Nonetheless, the drumbeat for restrictive ID requirements has been steadily rising from GOP strongholds. Other such laws are now virtually certain to follow in states with Republican-controlled legislatures, though it’s unclear how many more can be put into law by November.

Nor has the GOP let up in its other campaigns to restrict access to the polls. Extremely harsh limitations on voter registration campaigns in Florida have severely restricted attempts by the League of Women Voters and others to sign up new voters. GOP election officials also have made it clear they will severely restrict the franchise of those who have minor irregularities in the registration forms, such as an errant middle initial or changed address.

It is also unclear how many electronic voting machines will still be in place, come November. Despite a wide range of high-level studies showing them easily hackable, the elimination of touch screen voting machines has proceeded at a glacial pace. No significant federal legislation has been passed to eliminate electronic voting machines or even to make them more secure. With a few exceptions, most notably Florida, progress at the state level has been minimal.

Thus the GOP hope that millions of Americans will be voting on hackable computers this November, and that millions more may be eliminated from the rolls altogether, seems very close to fruition. Whether this will swing the election to John McCain remains to be seen. But this Supreme Court decision allowing the demand for photo ID makes it much more likely.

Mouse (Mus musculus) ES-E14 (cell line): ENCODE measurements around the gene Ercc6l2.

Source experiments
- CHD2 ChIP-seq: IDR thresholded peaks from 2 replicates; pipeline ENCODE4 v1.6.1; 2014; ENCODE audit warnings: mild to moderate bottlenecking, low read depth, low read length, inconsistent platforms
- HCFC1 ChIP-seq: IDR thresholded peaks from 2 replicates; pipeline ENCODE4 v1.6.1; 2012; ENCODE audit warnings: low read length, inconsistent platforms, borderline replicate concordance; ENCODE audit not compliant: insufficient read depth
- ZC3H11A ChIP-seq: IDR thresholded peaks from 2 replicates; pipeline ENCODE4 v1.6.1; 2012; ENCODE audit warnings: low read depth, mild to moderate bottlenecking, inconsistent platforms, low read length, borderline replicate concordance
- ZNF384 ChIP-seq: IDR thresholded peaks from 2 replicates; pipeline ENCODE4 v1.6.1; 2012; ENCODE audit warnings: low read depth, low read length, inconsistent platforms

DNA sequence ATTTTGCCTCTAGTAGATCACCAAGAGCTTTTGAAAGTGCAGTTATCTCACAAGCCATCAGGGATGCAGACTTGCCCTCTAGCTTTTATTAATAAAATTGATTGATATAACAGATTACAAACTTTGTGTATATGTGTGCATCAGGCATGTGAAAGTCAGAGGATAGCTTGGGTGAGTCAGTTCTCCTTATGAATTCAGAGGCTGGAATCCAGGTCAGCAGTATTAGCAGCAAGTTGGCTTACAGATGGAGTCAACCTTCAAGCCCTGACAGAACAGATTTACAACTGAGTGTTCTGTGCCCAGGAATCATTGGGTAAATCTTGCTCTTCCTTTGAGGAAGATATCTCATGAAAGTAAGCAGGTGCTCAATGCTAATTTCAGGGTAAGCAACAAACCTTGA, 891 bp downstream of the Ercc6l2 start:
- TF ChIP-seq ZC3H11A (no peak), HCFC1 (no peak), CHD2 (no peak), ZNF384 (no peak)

Bob Fitrakis and Harvey Wasserman are co-authors of How the GOP stole America’s 2004 Election & Is Rigging 2008 (www.freepress.org) and, with Steve Rosenfeld, of What Happened in Ohio? (the New Press). Bob is publisher of www.freepress.org, where Harvey is senior editor.

Bob Fitrakis and Harvey Wasserman have co-authored six books on election protection, which are at www.freepress.org, along with Bob’s FITRAKIS FILES. HARVEY WASSERMAN’S HISTORY OF THE US is at www.solartopia.org, along with his SOLARTOPIA! OUR GREEN-POWERED EARTH.

CounterPunch Magazine

minimag-edit

bernie-the-sandernistas-cover-344x550

zen economics

December 07, 2016
Michael Schwalbe
What We Talk About When We Talk About Class
Karl Grossman
The Next Frontier: Trump and Space Weapons
Kenneth Surin
On Being Caught Speeding in Rural America
Chris Floyd